Standards for Pediatric Immunization Practices (CDC, 1993b) might produce a valuable educational resource for families and providers.
  • Information on new vaccines and immunization schedules. Immunization education can help prepare the public and health professionals for impending changes in available vaccines and in the immunization schedule by informing them about the new vaccines and the new versions of existing vaccines that are under development. As new products are licensed, changes are likely to occur in the number of immunizations a child receives and when they are given. Families also may find that more providers disagree about which recommended immunizations are essential. Because the differences in providers' views may make it harder for families to know whether their children have received all the immunizations they need, better immunization education for families will be especially helpful.

  • Information about vaccine successes. The public health community can make a greater effort to inform the public about vaccine successes. The rapid reduction in meningitis produced by use of the Hib vaccine is a good starting point. Information about the effectiveness of a vaccine against a disease that many families have seen and know is a serious threat to a child can help balance apprehensions about the risks that may be associated with vaccines. Because vaccines have been so successful, families may never have observed how serious the diseases they prevent can be.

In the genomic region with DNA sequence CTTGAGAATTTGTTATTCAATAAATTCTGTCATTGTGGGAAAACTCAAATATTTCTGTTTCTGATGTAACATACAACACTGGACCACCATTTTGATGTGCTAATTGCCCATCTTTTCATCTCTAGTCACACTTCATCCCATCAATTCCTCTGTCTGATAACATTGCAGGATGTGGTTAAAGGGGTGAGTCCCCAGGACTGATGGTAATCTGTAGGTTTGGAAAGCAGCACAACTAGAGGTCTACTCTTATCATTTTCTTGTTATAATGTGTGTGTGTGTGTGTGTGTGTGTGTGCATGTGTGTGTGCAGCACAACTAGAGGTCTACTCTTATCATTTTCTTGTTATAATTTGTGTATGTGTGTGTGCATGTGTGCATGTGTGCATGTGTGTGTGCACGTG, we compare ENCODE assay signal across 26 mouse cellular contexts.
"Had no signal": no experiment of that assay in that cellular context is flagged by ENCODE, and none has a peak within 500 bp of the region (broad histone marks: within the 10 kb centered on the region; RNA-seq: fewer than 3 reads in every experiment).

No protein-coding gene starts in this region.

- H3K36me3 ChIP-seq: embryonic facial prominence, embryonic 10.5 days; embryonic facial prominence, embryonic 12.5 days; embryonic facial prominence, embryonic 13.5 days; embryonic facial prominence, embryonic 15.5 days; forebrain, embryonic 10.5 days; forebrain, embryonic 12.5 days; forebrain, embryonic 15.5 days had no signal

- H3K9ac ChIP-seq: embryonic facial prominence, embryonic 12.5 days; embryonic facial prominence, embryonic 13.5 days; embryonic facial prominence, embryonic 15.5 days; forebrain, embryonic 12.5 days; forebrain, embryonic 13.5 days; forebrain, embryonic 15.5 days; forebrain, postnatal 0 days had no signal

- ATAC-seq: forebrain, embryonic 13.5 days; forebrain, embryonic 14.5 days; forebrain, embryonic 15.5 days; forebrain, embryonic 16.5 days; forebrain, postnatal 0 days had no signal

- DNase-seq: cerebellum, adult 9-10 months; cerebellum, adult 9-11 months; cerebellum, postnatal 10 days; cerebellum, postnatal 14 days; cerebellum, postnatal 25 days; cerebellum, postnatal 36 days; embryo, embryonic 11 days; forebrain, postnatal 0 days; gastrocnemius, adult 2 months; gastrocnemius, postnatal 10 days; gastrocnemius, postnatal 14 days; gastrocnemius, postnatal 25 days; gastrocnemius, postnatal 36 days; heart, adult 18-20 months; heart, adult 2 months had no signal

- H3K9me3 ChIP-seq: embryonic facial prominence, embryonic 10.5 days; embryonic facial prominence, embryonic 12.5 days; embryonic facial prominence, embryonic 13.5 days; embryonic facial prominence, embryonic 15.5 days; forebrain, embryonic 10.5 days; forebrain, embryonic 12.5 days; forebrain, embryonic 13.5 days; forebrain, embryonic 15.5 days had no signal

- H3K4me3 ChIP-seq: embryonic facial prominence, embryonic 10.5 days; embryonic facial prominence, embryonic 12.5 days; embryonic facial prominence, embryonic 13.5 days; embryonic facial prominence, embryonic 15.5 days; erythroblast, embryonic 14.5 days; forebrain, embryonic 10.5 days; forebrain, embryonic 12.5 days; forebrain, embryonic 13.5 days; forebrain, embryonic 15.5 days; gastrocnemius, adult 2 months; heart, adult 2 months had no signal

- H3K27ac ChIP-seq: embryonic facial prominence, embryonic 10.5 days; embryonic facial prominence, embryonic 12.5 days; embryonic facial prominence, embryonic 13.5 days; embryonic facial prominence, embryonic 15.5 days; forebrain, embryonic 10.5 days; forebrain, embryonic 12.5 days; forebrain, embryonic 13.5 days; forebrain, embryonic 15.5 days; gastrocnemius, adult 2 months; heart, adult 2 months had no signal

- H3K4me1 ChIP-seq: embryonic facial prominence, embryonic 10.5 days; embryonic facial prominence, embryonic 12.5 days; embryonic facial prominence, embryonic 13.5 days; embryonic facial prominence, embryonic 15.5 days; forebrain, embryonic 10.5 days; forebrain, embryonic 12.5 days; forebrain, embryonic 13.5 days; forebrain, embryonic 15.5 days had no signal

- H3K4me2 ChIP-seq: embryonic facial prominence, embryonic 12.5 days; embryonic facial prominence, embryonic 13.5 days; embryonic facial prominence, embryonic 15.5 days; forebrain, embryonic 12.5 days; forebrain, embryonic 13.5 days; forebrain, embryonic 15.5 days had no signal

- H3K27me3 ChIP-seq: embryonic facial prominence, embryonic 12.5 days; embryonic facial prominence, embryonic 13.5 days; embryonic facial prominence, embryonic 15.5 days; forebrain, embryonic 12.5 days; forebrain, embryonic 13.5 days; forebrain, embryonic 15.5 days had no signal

• Presentation of risks and benefits. CDC can work with providers, professional organizations, state and local public health departments, and representatives of the public to revise the Vaccine Information Pamphlets so that they present a more balanced picture that weighs the benefits of a vaccine against the risks it may pose. The United Kingdom does not use quantitative estimates of vaccine risks in materials for families, but they may be necessary for materials distributed in the United States.

  • Vaccine Information Pamphlets. CDC needs to revise the Vaccine Information Pamphlets so that they are easier for families to read. Part of making them easier to read may include making them shorter.

Steps to Take in the Longer Term
  • Risk communication skills and resources. Providers, community educators, and health departments need better risk communication skills and resources to respond to concerns about the potential dangers of immunization. In particular, Vaccine Information Pamphlets should reflect the principles of risk communication.



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